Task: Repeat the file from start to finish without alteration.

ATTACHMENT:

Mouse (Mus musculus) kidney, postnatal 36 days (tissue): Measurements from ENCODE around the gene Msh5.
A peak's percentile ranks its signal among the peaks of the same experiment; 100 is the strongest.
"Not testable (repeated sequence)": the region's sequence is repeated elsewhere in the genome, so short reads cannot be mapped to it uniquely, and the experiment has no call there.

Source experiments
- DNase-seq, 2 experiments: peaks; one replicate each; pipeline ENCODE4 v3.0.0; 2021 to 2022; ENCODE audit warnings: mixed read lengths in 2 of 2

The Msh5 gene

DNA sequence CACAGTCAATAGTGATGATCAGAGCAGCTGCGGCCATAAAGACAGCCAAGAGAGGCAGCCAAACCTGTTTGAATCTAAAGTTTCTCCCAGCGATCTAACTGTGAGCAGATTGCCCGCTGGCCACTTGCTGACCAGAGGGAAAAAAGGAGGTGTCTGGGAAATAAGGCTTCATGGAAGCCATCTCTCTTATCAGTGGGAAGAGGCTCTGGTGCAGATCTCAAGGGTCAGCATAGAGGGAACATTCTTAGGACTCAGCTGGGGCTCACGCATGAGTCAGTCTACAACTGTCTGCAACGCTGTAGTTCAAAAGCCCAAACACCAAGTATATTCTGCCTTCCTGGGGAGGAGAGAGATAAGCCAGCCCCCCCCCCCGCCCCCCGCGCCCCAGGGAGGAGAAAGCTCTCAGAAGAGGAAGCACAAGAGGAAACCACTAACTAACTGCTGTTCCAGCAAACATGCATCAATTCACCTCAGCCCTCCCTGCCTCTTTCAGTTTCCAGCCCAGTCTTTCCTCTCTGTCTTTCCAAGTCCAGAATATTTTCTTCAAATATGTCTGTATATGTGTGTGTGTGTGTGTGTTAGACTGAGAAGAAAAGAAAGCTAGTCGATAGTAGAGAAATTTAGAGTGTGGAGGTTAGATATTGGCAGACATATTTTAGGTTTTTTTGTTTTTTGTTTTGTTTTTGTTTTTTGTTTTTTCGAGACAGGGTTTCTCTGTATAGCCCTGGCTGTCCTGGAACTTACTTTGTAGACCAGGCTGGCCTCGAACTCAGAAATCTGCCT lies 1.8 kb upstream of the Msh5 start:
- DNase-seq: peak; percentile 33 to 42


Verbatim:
Mouse (Mus musculus) kidney, postnatal 36 days (tissue): Measurements from ENCODE around the gene Msh5.
A peak's percentile ranks its signal among the peaks of the same experiment; 100 is the strongest.
"Not testable (repeated sequence)": the region's sequence is repeated elsewhere in the genome, so short reads cannot be mapped to it uniquely, and the experiment has no call there.

Source experiments
- DNase-seq, 2 experiments: peaks; one replicate each; pipeline ENCODE4 v3.0.0; 2021 to 2022; ENCODE audit warnings: mixed read lengths in 2 of 2

The Msh5 gene

DNA sequence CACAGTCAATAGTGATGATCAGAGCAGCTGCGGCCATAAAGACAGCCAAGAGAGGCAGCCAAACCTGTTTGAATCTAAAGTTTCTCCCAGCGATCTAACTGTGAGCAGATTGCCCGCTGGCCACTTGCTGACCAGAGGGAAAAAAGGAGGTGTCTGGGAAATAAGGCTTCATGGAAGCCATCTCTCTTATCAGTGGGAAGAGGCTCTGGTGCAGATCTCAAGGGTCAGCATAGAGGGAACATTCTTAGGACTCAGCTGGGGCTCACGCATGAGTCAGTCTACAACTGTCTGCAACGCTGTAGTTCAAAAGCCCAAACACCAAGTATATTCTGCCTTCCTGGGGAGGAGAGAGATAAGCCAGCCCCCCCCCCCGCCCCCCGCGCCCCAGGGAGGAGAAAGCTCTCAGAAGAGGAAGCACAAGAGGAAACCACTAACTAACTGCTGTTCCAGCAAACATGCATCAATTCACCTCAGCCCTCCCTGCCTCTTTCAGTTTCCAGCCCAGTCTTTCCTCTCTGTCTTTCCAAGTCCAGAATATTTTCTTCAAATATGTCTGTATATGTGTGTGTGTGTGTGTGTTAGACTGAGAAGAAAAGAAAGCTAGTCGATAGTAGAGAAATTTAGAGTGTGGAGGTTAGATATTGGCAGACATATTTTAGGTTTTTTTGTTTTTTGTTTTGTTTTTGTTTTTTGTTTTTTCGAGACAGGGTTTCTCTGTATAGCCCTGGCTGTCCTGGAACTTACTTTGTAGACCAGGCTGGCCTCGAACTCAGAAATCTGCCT lies 1.8 kb upstream of the Msh5 start:
- DNase-seq: peak; percentile 33 to 42